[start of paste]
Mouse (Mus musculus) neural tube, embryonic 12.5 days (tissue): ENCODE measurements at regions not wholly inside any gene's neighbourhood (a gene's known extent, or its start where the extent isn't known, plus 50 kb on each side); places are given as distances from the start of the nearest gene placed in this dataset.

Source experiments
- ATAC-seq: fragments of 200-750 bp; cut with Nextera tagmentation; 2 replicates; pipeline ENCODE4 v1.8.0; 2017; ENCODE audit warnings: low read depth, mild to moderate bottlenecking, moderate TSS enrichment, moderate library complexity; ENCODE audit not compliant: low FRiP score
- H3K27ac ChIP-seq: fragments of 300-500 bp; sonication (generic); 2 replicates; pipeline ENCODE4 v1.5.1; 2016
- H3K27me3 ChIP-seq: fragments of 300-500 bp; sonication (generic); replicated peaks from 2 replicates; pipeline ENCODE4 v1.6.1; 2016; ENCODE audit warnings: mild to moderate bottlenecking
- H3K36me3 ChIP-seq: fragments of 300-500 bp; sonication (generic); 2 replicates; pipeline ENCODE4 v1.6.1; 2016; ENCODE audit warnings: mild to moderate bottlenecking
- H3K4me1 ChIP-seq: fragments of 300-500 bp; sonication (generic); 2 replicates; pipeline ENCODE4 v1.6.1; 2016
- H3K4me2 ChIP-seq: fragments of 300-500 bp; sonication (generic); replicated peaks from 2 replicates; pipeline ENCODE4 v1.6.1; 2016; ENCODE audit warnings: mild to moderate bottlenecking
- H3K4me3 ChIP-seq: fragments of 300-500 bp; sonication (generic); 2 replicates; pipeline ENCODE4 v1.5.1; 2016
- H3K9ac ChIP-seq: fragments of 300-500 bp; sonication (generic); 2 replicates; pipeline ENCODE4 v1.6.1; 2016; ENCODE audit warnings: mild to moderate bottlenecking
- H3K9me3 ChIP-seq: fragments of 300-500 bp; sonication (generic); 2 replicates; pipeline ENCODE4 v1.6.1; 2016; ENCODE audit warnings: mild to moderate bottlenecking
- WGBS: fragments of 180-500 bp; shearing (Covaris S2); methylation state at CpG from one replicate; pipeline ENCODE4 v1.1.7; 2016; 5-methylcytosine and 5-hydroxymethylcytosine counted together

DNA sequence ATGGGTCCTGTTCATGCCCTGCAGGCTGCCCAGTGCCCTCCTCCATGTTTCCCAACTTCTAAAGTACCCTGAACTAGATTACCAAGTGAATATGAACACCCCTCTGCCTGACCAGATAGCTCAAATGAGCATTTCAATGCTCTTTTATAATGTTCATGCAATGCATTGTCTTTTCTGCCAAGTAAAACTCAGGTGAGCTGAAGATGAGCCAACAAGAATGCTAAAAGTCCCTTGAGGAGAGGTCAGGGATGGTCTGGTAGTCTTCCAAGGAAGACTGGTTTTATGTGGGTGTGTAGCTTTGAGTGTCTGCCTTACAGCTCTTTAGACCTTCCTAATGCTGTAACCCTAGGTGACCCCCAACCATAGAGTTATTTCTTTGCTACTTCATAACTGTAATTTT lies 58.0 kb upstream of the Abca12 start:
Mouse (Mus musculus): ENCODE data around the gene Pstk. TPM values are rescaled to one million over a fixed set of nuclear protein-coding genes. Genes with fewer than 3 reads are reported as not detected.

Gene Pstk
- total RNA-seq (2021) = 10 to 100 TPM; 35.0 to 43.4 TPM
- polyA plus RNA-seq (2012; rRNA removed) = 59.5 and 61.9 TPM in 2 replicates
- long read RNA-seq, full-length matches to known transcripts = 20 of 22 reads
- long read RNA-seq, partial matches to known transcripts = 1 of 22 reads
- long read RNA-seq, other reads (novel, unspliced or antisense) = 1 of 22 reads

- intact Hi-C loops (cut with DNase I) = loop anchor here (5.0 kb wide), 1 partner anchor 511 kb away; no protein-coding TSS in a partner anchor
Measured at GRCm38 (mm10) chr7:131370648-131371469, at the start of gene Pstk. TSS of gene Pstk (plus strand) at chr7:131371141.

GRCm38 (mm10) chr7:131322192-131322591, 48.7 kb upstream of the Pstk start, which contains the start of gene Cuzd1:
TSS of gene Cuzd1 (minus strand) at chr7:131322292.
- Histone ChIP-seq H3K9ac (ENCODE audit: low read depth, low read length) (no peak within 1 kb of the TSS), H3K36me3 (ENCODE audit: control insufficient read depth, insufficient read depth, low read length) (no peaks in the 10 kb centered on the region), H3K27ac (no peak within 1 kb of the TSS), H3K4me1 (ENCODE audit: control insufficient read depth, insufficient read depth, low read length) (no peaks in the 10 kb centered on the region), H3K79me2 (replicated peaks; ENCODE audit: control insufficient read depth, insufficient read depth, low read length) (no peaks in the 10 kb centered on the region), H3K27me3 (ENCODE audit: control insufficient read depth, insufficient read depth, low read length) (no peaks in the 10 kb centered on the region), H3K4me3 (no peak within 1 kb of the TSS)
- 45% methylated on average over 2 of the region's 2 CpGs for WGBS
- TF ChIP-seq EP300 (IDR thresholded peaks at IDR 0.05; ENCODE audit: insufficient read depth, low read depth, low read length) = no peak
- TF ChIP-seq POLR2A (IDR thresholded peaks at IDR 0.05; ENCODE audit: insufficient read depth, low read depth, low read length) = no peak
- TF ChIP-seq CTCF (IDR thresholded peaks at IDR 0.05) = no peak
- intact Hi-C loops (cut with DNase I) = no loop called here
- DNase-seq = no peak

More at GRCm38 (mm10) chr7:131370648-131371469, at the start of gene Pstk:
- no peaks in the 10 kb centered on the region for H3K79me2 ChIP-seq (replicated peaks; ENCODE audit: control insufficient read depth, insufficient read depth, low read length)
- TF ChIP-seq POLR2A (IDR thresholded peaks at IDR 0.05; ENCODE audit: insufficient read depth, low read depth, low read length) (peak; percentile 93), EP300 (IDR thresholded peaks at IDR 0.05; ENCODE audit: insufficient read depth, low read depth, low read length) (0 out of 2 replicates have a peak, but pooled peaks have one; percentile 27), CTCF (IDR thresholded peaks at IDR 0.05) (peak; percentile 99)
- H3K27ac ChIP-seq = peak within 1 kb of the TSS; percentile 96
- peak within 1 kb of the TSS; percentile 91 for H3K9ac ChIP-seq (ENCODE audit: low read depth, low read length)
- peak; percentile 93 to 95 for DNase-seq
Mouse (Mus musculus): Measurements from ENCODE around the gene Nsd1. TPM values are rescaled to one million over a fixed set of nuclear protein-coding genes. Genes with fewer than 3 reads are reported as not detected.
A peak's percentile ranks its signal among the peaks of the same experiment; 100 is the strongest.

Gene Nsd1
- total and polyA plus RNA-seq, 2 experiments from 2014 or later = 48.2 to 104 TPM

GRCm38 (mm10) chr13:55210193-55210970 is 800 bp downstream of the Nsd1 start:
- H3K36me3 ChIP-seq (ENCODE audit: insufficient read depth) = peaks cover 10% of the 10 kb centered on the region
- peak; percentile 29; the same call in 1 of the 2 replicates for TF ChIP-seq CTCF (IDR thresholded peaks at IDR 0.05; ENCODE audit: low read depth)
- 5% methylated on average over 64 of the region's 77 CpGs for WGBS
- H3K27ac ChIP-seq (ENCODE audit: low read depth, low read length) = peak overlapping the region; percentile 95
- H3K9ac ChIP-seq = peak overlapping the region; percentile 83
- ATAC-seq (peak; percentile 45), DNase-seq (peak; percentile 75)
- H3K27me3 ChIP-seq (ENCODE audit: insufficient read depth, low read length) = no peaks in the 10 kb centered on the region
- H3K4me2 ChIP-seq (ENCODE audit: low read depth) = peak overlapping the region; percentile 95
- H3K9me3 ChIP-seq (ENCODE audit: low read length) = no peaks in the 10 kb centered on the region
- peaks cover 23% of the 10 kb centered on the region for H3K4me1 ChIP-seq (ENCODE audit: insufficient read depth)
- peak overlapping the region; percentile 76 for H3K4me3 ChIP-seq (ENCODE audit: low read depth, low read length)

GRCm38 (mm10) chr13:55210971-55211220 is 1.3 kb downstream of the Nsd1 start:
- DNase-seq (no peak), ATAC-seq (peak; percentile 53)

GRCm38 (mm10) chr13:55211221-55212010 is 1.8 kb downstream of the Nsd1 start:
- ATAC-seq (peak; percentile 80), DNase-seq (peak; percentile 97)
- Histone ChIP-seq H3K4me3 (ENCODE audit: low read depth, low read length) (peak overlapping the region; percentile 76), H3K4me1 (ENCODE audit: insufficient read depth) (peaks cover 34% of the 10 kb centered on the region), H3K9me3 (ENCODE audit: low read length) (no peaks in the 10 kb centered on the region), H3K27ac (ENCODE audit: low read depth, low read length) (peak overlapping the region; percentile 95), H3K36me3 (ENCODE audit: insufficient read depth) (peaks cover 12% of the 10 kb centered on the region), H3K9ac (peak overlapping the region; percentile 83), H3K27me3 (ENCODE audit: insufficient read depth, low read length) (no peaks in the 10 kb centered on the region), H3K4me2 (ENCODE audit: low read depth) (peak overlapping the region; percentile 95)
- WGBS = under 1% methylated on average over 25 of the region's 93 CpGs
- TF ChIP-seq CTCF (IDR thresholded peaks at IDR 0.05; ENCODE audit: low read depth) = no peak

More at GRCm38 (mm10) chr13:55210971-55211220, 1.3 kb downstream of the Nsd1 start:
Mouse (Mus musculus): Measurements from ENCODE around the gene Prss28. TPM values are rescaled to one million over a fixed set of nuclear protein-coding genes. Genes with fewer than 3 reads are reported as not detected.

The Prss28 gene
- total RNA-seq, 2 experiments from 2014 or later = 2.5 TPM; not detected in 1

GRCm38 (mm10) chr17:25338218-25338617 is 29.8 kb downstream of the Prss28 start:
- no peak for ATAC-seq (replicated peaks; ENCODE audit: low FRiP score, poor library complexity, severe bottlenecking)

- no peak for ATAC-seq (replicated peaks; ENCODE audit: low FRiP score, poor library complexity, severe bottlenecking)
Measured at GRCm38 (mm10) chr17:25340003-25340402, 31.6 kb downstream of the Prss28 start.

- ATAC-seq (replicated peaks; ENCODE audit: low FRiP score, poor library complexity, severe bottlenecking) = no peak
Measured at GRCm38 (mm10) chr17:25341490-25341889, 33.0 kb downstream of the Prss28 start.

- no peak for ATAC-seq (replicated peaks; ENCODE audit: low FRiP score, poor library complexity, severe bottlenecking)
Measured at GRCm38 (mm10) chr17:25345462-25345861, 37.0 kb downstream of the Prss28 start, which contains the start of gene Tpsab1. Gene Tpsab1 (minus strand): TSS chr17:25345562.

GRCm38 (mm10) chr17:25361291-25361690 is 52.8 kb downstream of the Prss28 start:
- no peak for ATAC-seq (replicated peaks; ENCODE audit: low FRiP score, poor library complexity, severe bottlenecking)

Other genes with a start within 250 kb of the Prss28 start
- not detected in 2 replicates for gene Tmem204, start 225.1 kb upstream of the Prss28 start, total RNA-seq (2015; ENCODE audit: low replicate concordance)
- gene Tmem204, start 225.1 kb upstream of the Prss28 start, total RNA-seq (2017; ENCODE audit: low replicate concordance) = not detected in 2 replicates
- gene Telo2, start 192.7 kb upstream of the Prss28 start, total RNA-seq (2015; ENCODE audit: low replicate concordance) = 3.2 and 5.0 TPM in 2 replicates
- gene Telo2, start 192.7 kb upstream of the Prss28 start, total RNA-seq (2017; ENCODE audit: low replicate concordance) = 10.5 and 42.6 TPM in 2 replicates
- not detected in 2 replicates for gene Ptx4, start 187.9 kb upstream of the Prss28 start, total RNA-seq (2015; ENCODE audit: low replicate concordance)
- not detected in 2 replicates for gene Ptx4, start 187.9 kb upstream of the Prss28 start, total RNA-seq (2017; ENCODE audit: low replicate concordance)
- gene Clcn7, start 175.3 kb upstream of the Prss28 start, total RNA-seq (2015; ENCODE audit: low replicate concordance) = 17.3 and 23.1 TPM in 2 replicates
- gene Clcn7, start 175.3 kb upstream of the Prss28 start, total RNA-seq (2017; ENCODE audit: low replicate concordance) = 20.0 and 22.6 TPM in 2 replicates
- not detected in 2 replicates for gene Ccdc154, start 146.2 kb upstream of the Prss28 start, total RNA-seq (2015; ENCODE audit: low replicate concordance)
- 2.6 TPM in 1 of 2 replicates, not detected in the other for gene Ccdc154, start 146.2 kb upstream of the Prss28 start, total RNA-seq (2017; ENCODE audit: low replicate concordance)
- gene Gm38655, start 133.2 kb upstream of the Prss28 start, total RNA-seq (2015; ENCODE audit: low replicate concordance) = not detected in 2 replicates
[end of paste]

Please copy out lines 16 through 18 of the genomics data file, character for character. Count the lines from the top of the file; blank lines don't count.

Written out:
- total RNA-seq (2021) = 10 to 100 TPM; 35.0 to 43.4 TPM
- polyA plus RNA-seq (2012; rRNA removed) = 59.5 and 61.9 TPM in 2 replicates
- long read RNA-seq, full-length matches to known transcripts = 20 of 22 reads